Regime shifts may be distinguishable from variation within a state, or continuous variation across a parameter range, by the time interval during which the transition occurs, if the interval is notably shorter than the durations of the alternative states. This of course potentially limits the confirmation of regime shifts as we can never be certain that observation times were sufficient to classify the system as being in an alternative state. The interpretation though is that the duration of the transition was relatively short because the system entered into a transient phase, i.e. moving from one stable state to another. The transition itself may be precipitated in several different ways, dependent on the type of perturbation and the response of the system. The perturbation could be a short-term excursion of a controlling parameter that pushes the system into another state, with the transition being reversed if the threshold is crossed again. More complicated situations arise, however, if internal variables of the system respond to parameter change without a measurable response of the state variable itself, and if the system can exist in multiple states within the same parameter range. These various characteristics of regime shifts serve to distinguish important processes and types of shifts that are more complex than simple and reversible responses to external drivers, such as “critical transitions” and “tipping points”.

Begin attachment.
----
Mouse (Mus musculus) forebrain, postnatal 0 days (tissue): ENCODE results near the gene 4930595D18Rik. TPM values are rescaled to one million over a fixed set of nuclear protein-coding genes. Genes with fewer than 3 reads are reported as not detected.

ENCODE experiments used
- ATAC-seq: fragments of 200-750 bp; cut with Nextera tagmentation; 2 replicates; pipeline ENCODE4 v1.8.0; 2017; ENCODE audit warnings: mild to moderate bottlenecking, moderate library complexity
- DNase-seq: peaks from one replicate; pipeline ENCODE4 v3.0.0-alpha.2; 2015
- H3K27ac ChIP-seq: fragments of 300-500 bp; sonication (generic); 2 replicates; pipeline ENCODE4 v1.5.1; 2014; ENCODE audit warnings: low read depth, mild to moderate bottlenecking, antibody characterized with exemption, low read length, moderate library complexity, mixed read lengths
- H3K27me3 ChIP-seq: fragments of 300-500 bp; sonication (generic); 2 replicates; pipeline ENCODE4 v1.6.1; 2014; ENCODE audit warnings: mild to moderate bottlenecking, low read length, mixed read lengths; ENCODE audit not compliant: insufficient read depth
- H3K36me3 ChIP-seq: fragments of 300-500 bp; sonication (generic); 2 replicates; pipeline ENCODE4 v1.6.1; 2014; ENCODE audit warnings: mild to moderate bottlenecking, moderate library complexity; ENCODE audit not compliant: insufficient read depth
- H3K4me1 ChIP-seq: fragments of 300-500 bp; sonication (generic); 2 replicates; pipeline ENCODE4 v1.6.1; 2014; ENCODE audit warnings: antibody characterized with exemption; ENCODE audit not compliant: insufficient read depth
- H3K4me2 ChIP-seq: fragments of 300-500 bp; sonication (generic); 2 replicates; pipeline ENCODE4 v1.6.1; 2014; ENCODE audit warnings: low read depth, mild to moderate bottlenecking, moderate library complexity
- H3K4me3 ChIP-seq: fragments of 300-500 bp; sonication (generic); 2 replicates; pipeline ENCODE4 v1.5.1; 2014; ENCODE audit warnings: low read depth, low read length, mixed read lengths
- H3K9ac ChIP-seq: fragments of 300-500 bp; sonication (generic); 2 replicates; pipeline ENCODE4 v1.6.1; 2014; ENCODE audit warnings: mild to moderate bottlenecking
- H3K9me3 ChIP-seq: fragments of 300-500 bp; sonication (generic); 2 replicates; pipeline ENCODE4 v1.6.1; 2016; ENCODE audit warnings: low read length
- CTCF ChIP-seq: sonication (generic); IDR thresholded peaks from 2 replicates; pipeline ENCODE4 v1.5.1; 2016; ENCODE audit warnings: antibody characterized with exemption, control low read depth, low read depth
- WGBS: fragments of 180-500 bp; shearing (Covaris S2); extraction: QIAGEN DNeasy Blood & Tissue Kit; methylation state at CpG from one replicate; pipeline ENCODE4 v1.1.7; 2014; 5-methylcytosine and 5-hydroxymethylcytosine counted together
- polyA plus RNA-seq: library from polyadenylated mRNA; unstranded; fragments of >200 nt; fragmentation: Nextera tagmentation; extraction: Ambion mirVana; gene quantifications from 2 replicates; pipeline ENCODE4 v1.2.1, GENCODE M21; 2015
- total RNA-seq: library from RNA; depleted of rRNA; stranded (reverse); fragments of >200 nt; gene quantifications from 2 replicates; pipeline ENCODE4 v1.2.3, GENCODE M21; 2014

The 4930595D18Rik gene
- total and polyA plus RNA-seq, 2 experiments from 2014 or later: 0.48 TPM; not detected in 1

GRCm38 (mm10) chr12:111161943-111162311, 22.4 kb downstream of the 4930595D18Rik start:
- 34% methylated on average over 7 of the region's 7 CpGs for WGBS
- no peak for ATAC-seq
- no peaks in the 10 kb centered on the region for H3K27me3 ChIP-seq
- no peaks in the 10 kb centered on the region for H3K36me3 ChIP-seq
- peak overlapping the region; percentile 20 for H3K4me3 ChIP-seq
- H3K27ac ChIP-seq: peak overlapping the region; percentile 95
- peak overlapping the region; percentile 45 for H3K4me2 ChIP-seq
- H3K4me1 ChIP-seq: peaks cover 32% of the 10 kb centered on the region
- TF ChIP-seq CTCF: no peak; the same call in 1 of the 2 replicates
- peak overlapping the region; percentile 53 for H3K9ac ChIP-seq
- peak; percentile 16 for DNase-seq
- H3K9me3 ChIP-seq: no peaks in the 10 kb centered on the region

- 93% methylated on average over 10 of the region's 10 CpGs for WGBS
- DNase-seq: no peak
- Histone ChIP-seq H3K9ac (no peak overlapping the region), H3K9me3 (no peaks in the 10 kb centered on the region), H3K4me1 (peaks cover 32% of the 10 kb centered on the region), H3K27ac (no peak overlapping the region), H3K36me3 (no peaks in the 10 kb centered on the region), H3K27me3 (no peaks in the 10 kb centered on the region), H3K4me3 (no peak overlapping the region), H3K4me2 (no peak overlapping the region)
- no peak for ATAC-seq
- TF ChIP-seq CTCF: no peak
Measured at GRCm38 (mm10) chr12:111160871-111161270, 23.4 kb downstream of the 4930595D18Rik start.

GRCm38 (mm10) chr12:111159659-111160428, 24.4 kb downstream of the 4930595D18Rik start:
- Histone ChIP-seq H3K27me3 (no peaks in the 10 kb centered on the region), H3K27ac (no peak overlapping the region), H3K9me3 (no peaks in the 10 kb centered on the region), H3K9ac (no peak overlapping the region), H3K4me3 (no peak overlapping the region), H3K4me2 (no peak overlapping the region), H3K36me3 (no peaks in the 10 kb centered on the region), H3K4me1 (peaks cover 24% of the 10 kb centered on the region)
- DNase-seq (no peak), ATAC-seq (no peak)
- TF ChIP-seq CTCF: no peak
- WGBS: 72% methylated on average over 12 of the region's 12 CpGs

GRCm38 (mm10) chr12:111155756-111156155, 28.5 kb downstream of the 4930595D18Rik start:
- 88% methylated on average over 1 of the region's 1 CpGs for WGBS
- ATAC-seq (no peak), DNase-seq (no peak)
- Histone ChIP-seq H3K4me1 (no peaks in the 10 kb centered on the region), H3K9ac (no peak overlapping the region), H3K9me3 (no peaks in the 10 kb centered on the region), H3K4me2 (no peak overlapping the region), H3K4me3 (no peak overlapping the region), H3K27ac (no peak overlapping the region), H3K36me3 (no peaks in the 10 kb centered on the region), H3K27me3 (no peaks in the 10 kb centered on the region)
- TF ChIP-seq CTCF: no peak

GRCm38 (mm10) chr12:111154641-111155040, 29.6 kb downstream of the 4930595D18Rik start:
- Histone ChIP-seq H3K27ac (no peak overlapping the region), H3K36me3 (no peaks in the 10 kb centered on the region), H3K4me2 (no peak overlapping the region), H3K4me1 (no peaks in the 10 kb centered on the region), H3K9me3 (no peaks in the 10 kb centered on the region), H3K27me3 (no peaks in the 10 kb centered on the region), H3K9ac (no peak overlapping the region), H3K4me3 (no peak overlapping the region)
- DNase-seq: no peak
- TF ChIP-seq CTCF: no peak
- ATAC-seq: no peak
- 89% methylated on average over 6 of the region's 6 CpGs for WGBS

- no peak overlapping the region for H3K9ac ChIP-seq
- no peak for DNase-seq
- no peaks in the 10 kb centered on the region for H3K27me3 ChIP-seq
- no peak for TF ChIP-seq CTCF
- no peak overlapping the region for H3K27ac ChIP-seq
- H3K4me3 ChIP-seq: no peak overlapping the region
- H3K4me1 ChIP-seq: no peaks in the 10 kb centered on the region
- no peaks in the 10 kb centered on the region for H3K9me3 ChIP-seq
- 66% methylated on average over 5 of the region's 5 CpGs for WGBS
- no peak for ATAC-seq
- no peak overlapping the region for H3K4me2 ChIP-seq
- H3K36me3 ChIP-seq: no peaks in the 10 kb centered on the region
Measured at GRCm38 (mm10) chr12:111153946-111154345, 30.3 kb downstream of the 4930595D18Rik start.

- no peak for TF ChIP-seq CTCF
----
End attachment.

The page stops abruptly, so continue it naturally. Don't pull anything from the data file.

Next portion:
We have already discussed several model systems with multiple states, one of those being a trivial state of population extinction (X=0), and the other being an attractor when X>0. Zero population size was classified as an unstable state, because the addition of any individuals to the population — X_1>X_0=0— leads immediately to an increase of population size, and the system converges to a non-zero attractor. This is true regardless of the nature of the attractor (e.g. static equilibrium, oscillatory, chaotic), and makes intuitive sense — sprinkle a few individuals into the environment and the population begins to grow. This is not always the case, however, and there are situations where zero population size, or extinction, can be a stable attractor, or where X converges to different attractors, dependent either on population size itself, or forcing by extrinsic parameters. The system is then understood to have multiple alternative states. I reserve this definition for circumstances where X does not vary smoothly or continuously in response to parameter change (e.g. Fig. 1), but will instead remain in a state, or at an attractor, within a parameter range, and where the states are separated by a parameter value or range within which the system cannot remain, but will instead transition to one of the alternative states. Thus, the multiple states are separated in parameter or phase space by transient conditions.

We will explore a real-life example in the next post, and here is a teaser.

Cod in the North Atlantic.

Attractor – A compact subset of phase space to which system states will converge.
Regime shift – An abrupt or rapid, and statistically significant change in the state of a system.
System state – A non-transient set of biotic and abiotic conditions within which a system will remain unless acted upon by external forces.
Transient state – The temporary condition or trajectory of a population as it transitions from one system state to another.